During a recently conducted AMA session on Reddit, the Ethereum 2.0 development team answered questions posed by community members regarding the Phase 0 launch, development updates, and scaling solutions. Participating members included Ethereum Co-founder Vitalik Buterin, as well as developers Danny Ryan and Justin Drake.
With the next-generation Ethereum blockchain implementing a proof-of-stake consensus mechanism, many in the community wonder if it could lead to a widening of the wealth gap over time. According to Ryan, the only difference between proof-of-stake and proof-of-work is that the mapping of capital gains is much more direct and fair for PoS, while PoW’s mapping is highly dependent on extra-protocol factors such as electricity and equipment costs.
Though proof-of-stake has been touted by many to reward the wealthy for having more money, proof-of-work isn’t too different. Mining farms with more capital are able to buy better mining rigs for cheaper, and usually have better connections with manufacturers to purchase equipment in private pre-sales. “PoS allows for relatively fair gains on capital across the different levels of participation (small and large),” said Ryan, going on to say that PoW skews this curve allowing for entrenched and wealthy players to have much higher gains than ‘normal’ users.
Ethereum Co-founder Vitalik Buterin had previously said that an ‘equilibrium’ between economics and security would need to be found with regard to staking. Ryan explained that while the new proof-of-stake mechanism will be accessible to hobbyists on consumer hardware, they will still need to provide good up-time and monitor their software.
With regard to changes between v0.8 in June last year to v0.10 last month, Ryan explained that the Phase 1 shard-chain proposal had been modified after discussions with researchers and community members at Devcon. A lower number of shards that are cross-linked to a greater degree could facilitate a better user experience.
Further, modifications were also made to Phase 0 to support this change and a lot of the legacy code has been removed. With audits released and strengthening testnets, the Ethereum developer insisted that Phase 0 will launch this year. “I don’t see a reality in which Phase 0 does not launch in 2020,” he said.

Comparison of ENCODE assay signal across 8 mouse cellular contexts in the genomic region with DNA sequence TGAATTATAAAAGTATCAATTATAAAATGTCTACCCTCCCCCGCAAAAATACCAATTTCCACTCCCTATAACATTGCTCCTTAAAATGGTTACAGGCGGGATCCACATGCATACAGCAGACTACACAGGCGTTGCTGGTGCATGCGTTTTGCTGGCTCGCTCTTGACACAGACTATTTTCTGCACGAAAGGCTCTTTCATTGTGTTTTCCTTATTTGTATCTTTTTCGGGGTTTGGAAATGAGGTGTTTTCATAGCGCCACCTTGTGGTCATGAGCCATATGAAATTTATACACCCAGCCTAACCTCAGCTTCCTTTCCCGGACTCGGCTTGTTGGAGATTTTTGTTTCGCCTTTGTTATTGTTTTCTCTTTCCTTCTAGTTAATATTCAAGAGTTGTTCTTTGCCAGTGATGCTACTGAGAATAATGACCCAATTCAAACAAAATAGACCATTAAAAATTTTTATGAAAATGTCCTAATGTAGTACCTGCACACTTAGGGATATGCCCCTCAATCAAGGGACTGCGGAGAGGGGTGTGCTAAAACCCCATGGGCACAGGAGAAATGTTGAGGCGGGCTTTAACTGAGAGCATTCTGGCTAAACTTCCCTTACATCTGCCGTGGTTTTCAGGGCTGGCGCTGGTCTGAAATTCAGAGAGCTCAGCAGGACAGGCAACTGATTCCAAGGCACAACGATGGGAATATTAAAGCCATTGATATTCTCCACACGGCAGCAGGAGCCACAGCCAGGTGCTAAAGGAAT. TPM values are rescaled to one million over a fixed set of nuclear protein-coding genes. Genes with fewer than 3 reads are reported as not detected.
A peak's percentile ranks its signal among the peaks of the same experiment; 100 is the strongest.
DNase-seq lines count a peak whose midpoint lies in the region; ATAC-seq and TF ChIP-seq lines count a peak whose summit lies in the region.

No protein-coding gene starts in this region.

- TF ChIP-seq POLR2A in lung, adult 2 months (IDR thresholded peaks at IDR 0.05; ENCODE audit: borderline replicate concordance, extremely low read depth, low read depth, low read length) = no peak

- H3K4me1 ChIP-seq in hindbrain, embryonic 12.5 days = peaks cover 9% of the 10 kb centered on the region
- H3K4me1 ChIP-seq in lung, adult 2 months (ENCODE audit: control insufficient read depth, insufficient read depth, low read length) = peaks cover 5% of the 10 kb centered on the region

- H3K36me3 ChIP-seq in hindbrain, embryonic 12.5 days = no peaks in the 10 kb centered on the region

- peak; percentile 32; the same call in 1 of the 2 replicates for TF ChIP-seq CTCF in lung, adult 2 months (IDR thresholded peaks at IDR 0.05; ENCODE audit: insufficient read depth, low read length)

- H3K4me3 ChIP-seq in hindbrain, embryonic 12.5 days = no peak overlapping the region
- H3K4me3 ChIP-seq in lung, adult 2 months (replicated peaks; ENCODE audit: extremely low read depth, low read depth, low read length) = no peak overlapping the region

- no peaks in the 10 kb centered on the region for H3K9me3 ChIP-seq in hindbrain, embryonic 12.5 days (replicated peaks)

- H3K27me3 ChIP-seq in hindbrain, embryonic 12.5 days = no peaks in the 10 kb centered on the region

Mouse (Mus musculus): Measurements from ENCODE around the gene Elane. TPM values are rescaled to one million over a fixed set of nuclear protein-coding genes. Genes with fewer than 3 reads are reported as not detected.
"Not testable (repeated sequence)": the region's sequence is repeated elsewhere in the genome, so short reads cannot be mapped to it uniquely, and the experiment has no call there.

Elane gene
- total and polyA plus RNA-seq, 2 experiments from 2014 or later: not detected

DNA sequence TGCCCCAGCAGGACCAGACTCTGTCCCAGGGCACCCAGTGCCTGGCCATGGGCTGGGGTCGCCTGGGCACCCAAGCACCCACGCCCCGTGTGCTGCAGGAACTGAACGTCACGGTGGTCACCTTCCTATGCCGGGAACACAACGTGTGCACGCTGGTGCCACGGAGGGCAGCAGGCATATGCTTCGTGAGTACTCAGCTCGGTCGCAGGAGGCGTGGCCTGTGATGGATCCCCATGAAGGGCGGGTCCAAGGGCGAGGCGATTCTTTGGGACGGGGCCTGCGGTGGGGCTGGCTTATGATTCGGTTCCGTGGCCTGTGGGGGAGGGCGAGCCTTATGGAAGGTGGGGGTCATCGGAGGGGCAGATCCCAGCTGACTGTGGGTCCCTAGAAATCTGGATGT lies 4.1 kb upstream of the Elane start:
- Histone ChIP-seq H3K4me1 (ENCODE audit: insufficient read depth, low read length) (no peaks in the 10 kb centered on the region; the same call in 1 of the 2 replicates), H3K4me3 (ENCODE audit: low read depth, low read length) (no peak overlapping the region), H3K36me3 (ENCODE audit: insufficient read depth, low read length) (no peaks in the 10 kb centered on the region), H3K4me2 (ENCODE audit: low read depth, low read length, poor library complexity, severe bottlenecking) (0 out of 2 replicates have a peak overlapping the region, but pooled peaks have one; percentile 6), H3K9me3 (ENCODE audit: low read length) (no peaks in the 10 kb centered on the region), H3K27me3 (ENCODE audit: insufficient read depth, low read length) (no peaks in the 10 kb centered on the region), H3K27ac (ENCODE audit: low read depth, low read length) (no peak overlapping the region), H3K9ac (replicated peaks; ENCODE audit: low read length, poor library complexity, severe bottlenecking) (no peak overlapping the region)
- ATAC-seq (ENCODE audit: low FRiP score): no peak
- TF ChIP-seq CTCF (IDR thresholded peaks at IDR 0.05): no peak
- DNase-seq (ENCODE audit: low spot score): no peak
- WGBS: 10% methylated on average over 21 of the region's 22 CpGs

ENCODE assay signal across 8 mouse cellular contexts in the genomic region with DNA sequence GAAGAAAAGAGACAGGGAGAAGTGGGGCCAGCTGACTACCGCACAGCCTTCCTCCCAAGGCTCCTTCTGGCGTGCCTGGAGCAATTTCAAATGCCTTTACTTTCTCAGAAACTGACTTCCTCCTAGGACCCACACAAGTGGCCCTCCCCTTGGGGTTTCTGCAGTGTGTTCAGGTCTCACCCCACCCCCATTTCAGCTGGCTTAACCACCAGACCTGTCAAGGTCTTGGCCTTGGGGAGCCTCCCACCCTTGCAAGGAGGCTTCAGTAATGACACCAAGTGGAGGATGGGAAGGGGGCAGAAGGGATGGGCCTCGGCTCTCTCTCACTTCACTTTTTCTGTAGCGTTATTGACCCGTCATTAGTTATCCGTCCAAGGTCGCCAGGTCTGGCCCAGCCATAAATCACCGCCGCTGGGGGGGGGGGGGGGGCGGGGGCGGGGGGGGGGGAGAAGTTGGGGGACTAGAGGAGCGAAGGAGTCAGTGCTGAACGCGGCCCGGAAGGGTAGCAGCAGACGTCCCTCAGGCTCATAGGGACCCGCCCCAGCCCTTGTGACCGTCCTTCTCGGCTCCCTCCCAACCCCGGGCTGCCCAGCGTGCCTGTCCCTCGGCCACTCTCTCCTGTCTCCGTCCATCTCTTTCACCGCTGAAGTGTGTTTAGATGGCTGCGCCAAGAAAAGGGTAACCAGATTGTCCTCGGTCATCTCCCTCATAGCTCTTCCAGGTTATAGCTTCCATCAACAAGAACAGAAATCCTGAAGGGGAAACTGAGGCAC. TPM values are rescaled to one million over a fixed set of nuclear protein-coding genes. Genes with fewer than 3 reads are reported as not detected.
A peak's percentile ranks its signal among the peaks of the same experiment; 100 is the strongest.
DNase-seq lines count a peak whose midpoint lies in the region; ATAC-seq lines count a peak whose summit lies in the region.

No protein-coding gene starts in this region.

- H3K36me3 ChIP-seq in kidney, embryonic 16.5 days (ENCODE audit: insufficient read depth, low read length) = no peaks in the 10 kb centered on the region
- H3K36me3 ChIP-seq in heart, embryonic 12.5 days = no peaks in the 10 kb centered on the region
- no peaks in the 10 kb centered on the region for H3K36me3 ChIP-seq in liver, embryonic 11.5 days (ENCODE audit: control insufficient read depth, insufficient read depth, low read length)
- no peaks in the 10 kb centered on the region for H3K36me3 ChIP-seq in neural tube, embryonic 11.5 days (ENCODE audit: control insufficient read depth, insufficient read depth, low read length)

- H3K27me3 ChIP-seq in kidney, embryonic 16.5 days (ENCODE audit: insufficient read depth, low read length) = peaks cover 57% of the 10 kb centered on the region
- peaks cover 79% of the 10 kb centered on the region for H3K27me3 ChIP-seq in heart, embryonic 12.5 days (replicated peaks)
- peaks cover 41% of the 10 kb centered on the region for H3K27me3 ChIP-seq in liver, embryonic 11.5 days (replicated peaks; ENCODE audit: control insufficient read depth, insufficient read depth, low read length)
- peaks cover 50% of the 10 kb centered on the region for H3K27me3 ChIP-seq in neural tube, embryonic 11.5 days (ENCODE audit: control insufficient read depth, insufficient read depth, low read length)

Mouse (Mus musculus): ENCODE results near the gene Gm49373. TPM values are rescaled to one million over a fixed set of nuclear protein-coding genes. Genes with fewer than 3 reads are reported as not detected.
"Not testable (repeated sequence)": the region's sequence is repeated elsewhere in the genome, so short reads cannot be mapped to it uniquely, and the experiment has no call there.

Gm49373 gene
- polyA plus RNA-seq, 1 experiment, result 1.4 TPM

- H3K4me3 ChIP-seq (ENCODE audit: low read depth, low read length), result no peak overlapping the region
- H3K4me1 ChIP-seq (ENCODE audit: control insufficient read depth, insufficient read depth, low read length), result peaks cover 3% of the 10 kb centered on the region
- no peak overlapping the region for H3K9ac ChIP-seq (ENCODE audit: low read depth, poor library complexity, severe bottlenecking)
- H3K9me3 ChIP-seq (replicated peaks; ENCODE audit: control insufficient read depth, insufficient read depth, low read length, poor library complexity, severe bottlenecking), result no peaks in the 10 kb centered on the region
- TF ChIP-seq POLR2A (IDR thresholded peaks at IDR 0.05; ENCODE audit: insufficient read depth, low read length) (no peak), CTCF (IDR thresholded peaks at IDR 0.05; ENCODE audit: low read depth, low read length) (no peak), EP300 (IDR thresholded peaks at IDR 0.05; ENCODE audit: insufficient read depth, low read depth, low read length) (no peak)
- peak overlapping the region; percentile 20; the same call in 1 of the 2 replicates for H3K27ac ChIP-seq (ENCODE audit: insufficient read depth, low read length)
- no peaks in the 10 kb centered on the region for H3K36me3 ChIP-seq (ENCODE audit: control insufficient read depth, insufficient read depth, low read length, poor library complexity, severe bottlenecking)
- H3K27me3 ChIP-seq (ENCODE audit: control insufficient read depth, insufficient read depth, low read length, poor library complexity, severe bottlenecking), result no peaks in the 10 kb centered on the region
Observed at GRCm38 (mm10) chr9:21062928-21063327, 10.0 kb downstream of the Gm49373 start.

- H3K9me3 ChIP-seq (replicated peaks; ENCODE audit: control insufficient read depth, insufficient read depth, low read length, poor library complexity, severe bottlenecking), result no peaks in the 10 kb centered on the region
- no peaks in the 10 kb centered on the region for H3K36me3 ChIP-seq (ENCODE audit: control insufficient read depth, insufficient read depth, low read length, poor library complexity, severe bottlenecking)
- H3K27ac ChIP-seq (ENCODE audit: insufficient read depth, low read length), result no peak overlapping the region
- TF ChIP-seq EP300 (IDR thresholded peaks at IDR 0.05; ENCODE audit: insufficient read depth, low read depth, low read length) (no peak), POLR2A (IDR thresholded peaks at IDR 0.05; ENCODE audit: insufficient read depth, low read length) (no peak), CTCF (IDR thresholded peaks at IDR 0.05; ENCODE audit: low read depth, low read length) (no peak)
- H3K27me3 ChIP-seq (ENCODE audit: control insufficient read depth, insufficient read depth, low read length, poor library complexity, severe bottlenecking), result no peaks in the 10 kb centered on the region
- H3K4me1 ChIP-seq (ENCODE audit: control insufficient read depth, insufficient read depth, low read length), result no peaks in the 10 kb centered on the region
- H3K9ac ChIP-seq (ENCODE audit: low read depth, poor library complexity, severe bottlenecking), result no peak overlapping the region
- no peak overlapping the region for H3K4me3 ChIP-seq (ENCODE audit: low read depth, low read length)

However, he added that even if Ethereum 2.0 is delayed further, the original chain is still strong and “will certainly continue to be so through the next couple of years.” Further, he revealed that the eth1x stateless research is going well and is poised to make it more sustainable and better ready to be slotted into eth2.
Buterin also commented on the subject, stating that scalability improves with stateless clients because downloading witnesses is cheaper than accessing the disk and enables faster block verification. Additionally, it enables new types of nodes like ‘hybrid light nodes’ which “statelessly verify specific blocks if they hear an alarm for them.” He also said that he isn’t too worried about scaling overall as the reduction of CALLDATA gas costs after the Istanbul fork had increased the theoretical maximum throughput to around 2500 transactions per second.
Scalability has always been a touchy topic for Ethereum and so with ZK-Rollups in focus as one of the privacy and scaling solutions for the new chain, it comes as no surprise that the community is slightly skeptical. Some users even wondered if the same thing could be achieved by building on Bitcoin with something like Liquid or Lightning.
Ryan explained how ZK-Rollups are much simpler than previous constructions and removes some of the core issues that were blockers. He also said that payment channels like Lightning require the channels to be open for receiving funds, something that can be a major hurdle for onboarding new users. Liquid, however, received a more pronounced opinion from the Ethereum developer.
Buterin pitched in too, claiming that Rollups are non-custodial and trustless. “Lightning is cool but limited to payments and possibly DEX down the line and there are capital efficiency and user experience challenges,” he said.
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